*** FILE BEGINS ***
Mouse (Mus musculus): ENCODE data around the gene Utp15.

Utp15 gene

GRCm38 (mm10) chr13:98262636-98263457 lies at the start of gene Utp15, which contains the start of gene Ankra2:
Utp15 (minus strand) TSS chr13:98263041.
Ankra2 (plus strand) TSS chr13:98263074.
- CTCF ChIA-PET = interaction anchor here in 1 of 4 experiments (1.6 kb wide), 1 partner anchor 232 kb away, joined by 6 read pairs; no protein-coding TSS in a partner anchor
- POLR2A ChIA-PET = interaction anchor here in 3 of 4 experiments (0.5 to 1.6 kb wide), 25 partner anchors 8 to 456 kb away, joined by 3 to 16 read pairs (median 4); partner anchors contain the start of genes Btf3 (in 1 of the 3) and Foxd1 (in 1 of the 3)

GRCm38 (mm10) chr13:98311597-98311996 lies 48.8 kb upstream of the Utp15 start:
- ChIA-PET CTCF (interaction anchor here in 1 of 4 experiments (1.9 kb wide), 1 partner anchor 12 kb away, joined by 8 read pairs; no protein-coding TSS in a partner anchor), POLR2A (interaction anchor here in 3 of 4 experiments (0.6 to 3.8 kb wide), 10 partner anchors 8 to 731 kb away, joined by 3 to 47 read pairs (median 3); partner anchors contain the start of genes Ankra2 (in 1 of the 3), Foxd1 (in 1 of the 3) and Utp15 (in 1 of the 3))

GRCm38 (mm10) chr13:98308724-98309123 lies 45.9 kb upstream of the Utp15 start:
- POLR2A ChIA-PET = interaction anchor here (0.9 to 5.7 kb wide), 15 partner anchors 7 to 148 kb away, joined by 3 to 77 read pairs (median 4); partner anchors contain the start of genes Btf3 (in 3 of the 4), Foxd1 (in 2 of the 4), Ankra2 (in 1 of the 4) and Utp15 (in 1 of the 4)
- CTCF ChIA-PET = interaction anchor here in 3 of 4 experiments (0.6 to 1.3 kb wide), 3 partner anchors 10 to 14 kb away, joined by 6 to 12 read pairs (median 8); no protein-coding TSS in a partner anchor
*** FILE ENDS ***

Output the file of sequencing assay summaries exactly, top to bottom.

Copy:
Mouse (Mus musculus): ENCODE data around the gene Utp15.

Utp15 gene

GRCm38 (mm10) chr13:98262636-98263457 lies at the start of gene Utp15, which contains the start of gene Ankra2:
Utp15 (minus strand) TSS chr13:98263041.
Ankra2 (plus strand) TSS chr13:98263074.
- CTCF ChIA-PET = interaction anchor here in 1 of 4 experiments (1.6 kb wide), 1 partner anchor 232 kb away, joined by 6 read pairs; no protein-coding TSS in a partner anchor
- POLR2A ChIA-PET = interaction anchor here in 3 of 4 experiments (0.5 to 1.6 kb wide), 25 partner anchors 8 to 456 kb away, joined by 3 to 16 read pairs (median 4); partner anchors contain the start of genes Btf3 (in 1 of the 3) and Foxd1 (in 1 of the 3)

GRCm38 (mm10) chr13:98311597-98311996 lies 48.8 kb upstream of the Utp15 start:
- ChIA-PET CTCF (interaction anchor here in 1 of 4 experiments (1.9 kb wide), 1 partner anchor 12 kb away, joined by 8 read pairs; no protein-coding TSS in a partner anchor), POLR2A (interaction anchor here in 3 of 4 experiments (0.6 to 3.8 kb wide), 10 partner anchors 8 to 731 kb away, joined by 3 to 47 read pairs (median 3); partner anchors contain the start of genes Ankra2 (in 1 of the 3), Foxd1 (in 1 of the 3) and Utp15 (in 1 of the 3))

GRCm38 (mm10) chr13:98308724-98309123 lies 45.9 kb upstream of the Utp15 start:
- POLR2A ChIA-PET = interaction anchor here (0.9 to 5.7 kb wide), 15 partner anchors 7 to 148 kb away, joined by 3 to 77 read pairs (median 4); partner anchors contain the start of genes Btf3 (in 3 of the 4), Foxd1 (in 2 of the 4), Ankra2 (in 1 of the 4) and Utp15 (in 1 of the 4)
- CTCF ChIA-PET = interaction anchor here in 3 of 4 experiments (0.6 to 1.3 kb wide), 3 partner anchors 10 to 14 kb away, joined by 6 to 12 read pairs (median 8); no protein-coding TSS in a partner anchor